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Linux, Unix, and *nix like Operating Systems Forum

What linux distro
Your recomendations.

 10:19 am on Jan 24, 2003 (gmt 0)

I currently run suse 8.0 and perhaps it is just me but I find there is quite a learning curv when using this OS. I intend to use my linux box as a test server running apache with perl, php etc installed. I am not to bothered about having a bloated os, in fact I just want one that is functuanal and easy to use.

What distro would you recomend?



 10:36 am on Jan 24, 2003 (gmt 0)

If you want it as a desktop - then try RedHat (especially if you don't care about bloated os). If you want to use it as a test server - then check out FreeBSD, it's much easier to learn and maintain than any linux distro I've come across.


 12:55 pm on Jan 24, 2003 (gmt 0)

Gentoo all the way here. It does take time to set up, however. Should you opt for Stage 1 install (15MB) your OS is compiled from scratch on your box, for your box. Dependency hell is pretty much solved through their emerge utility and what you get in the end is a fast, reliable machine with the most recent software releases. Fast connection is almost mandatory, at least for the initial setup. That and a CPU ready to run at 100% for about 14 hrs to compile your system. :)


 2:39 pm on Jan 24, 2003 (gmt 0)

I'm deffinitely a Debian fan. Practically anything you want to install is as easy as 'apt-get install program-name', and I find long-term maintainence of a Debian system much simpler than the equivalent tasks on other distros. On the other hand, Debian doesn't have the easiest installation routine I've ever used, though (1) I think it makes up for that afterwards, (2) It's still easier than FreeBSD to install and (3) maybe the new debian installer works? Haven't tried it myself yet. As for compiling your own packages, well, there's always apt-build if that's the way you want to go.


 5:42 pm on Jan 24, 2003 (gmt 0)


You mentioned you wanted to use the Linux box as a test
server. I would use the distro your real production
server uses. I would also use the exact versions of
software on the test server as was on the production
server. At least for the major software packages like
Apache, PHP, Perl, databases used, etc.

To me, maching up on software is much more important on a
test server than personal preferences for one distro over
another. After all, the point of a test server is to
see what stuff would look like or behave like in production.

If you haven't gotten a production server yet, and are
likely to get an account with a webhost, know that Red Hat
7.X is the most common Linux distro you are likely to see
offered. Many host also offer FreeBSD 4.X.

Best wishes,



 6:16 pm on Jan 24, 2003 (gmt 0)

>> I would use the distro your real production
server uses. I would also use the exact versions of
software on the test server as was on the production
server. <<

I agree, This way you know exactly where to find everything. It also allows you to update the test server with patches or version upgrades prior to making changes to the real server. Once done on the test server you can use the same config files if needed.


 6:35 pm on Jan 24, 2003 (gmt 0)

Yeah, I agree. However, there are other Linux server options besides RedHat. If you are going to have a dedicated server it would be worth the work (hunting down Debian friendly hosting company) to set up a Debian server.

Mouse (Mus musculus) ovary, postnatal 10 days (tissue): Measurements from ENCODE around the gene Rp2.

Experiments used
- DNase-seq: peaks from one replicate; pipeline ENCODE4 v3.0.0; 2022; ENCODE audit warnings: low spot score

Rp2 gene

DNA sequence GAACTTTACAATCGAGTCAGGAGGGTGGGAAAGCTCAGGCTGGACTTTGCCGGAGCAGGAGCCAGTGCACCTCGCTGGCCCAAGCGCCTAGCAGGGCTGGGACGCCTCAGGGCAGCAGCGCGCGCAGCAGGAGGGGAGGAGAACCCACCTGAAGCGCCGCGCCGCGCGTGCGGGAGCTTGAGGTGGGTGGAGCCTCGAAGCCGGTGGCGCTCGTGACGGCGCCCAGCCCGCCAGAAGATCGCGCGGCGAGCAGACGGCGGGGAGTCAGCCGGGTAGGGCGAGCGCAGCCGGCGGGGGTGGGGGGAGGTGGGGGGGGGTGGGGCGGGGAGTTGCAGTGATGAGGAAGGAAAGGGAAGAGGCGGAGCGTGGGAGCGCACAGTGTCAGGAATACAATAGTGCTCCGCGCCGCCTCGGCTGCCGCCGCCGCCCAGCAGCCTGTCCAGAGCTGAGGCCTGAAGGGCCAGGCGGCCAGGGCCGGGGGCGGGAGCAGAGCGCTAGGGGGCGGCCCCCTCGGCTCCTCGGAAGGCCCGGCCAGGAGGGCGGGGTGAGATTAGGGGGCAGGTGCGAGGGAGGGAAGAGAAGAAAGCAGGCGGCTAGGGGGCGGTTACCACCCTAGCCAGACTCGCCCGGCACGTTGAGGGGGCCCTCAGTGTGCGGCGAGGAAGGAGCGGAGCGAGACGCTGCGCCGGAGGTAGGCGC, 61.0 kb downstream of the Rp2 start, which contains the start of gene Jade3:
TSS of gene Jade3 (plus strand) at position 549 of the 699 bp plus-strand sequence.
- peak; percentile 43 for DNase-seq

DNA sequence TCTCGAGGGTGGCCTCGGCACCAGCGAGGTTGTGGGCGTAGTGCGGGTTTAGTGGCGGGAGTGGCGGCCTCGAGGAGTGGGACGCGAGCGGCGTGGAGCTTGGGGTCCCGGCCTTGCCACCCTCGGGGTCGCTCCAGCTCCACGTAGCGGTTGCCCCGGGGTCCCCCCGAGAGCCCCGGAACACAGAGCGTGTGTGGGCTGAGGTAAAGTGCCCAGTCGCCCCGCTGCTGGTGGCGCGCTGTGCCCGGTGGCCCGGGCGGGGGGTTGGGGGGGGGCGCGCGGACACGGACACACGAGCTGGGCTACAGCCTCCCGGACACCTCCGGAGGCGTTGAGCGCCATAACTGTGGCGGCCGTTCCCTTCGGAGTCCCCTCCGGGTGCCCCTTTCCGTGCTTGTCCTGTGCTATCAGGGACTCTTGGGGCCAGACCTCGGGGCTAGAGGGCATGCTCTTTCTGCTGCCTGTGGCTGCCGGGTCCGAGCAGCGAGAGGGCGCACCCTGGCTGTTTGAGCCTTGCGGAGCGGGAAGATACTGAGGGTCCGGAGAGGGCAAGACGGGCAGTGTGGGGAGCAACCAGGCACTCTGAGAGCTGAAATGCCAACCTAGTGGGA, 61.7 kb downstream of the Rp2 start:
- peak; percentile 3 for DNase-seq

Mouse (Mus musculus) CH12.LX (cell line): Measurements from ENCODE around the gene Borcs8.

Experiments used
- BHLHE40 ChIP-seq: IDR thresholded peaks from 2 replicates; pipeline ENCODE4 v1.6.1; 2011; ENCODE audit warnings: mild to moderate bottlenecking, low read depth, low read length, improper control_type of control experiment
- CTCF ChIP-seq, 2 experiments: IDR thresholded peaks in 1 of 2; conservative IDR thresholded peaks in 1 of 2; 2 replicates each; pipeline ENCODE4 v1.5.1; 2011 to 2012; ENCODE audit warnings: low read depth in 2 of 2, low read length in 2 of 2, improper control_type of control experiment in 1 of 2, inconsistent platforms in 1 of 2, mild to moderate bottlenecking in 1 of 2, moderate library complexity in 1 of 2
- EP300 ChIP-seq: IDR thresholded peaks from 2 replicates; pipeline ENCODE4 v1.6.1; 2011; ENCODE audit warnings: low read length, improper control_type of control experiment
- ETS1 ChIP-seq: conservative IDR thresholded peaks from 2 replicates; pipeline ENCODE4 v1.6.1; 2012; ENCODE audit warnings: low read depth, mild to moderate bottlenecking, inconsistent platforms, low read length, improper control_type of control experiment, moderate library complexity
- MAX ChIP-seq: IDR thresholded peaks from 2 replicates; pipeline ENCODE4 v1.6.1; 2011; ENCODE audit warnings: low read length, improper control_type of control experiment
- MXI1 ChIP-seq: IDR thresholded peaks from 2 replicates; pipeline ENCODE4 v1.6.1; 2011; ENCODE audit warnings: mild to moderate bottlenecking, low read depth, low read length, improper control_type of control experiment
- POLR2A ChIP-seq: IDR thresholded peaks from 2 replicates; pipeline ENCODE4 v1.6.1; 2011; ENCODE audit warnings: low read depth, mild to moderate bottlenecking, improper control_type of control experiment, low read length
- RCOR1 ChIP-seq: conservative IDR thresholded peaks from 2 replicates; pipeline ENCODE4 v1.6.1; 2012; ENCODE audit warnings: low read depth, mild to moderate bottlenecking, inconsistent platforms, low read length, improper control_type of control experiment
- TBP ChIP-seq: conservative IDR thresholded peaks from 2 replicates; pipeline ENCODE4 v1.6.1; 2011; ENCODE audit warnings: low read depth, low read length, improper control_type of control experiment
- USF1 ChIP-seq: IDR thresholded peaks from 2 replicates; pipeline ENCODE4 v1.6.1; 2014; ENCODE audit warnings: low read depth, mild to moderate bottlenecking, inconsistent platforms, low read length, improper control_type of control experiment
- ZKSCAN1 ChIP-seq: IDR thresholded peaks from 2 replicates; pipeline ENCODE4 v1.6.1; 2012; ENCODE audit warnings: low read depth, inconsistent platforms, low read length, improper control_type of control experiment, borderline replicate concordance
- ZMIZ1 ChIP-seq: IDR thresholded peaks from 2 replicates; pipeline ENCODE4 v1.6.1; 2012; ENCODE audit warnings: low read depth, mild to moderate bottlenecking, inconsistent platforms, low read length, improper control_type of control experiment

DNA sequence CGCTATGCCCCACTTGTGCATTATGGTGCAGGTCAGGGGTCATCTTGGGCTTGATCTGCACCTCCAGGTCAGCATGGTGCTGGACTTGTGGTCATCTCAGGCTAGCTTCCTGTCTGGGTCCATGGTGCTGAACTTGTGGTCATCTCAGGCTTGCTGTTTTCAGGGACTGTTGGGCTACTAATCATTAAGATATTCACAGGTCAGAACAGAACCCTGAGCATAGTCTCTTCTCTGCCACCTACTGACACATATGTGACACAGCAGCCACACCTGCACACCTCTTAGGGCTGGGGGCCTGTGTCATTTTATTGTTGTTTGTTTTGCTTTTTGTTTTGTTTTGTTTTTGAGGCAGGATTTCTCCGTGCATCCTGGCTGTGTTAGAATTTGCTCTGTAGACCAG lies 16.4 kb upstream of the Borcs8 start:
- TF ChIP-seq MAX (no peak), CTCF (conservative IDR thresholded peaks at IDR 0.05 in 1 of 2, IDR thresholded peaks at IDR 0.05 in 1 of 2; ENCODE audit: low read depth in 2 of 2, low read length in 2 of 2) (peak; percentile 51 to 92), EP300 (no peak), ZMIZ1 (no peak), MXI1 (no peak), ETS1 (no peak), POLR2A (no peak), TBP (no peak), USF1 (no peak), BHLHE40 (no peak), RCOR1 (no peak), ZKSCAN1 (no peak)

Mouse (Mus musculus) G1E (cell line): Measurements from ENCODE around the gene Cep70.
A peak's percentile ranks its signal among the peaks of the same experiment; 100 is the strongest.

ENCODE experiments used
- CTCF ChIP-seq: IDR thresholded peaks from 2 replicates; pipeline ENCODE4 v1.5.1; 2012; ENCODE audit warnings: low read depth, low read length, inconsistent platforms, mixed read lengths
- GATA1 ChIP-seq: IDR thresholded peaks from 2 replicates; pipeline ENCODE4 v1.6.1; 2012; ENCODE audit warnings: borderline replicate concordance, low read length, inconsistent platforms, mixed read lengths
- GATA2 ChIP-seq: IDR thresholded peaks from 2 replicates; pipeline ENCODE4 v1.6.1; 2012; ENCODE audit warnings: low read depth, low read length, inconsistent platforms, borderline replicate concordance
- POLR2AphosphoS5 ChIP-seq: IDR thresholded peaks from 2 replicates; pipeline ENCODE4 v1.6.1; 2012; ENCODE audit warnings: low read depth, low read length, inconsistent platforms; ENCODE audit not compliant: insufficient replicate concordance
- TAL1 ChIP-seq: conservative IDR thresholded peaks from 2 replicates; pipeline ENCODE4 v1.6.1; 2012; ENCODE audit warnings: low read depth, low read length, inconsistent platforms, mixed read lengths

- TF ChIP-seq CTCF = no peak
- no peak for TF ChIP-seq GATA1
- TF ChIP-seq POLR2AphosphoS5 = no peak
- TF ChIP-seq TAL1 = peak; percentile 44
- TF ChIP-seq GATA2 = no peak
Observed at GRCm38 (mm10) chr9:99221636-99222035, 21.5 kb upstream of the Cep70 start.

>learning curve
Well, IMO RedHat and SuSE are going to be easier to administer for a completely green person -- someone who is use to pointing and clicking their way around.

I am not sure if Redhat is any easier to use than Suse.


 7:09 pm on Jan 24, 2003 (gmt 0)

I haven't heard anyone mention Mandrake. What are your opinions on using Mandrake in this capacity?


 8:01 pm on Jan 24, 2003 (gmt 0)

My experiences with Mandrake haven't been all that great. A few years ago, I was quite impressed with their installation system as compared to RedHat and Debian, which I work with much more often. However, in subsequent installations, I've had more trouble with Mandrake installations doing things that are just flat-out *weird* than I have had successful Mandrake installs. I've also yet to have a positive interaction with a Mandrake system that had been installed for a while and needed an update or a configuration change.

You mileage may vary - I don't know what caused those problems, so it might not have been Mandrake's fault. I have also worked with Mandrake less than I have with Debian, RedHat, and FreeBSD, all of which I have supported as part of my employment at one time or another. (NB, the *BSD people often have an understandable pet pieve about people mistaking the BSDs for Linux distributions. They are not Linux, and each has it's own separate kernel. They are perfectly good *nix-like operating systems with a lot of simmilarity to the younger Linux environment.)


 3:22 am on Jan 25, 2003 (gmt 0)

thanks for all your great feedback.

so far I have decided to get back into the suse books and learn. I also decided to givr the box it's self a makeover, hew HD, more ram and a linux friendly modem.

I hear what littleman was saying and agree that suse is probably one of the easier versions to use. The main problem I have been having was due to the fact that the box was connecting to the net through another computer rinning win xp. In theory it realy should be the other way with the liuux system directoy connected. I think the learning curv was brought on by having to think backwards because all the reading I have been doing was on the asumption that the box was net connected.

Right now in just instaling my new toys and will hope to have an apache running by later on tonight.

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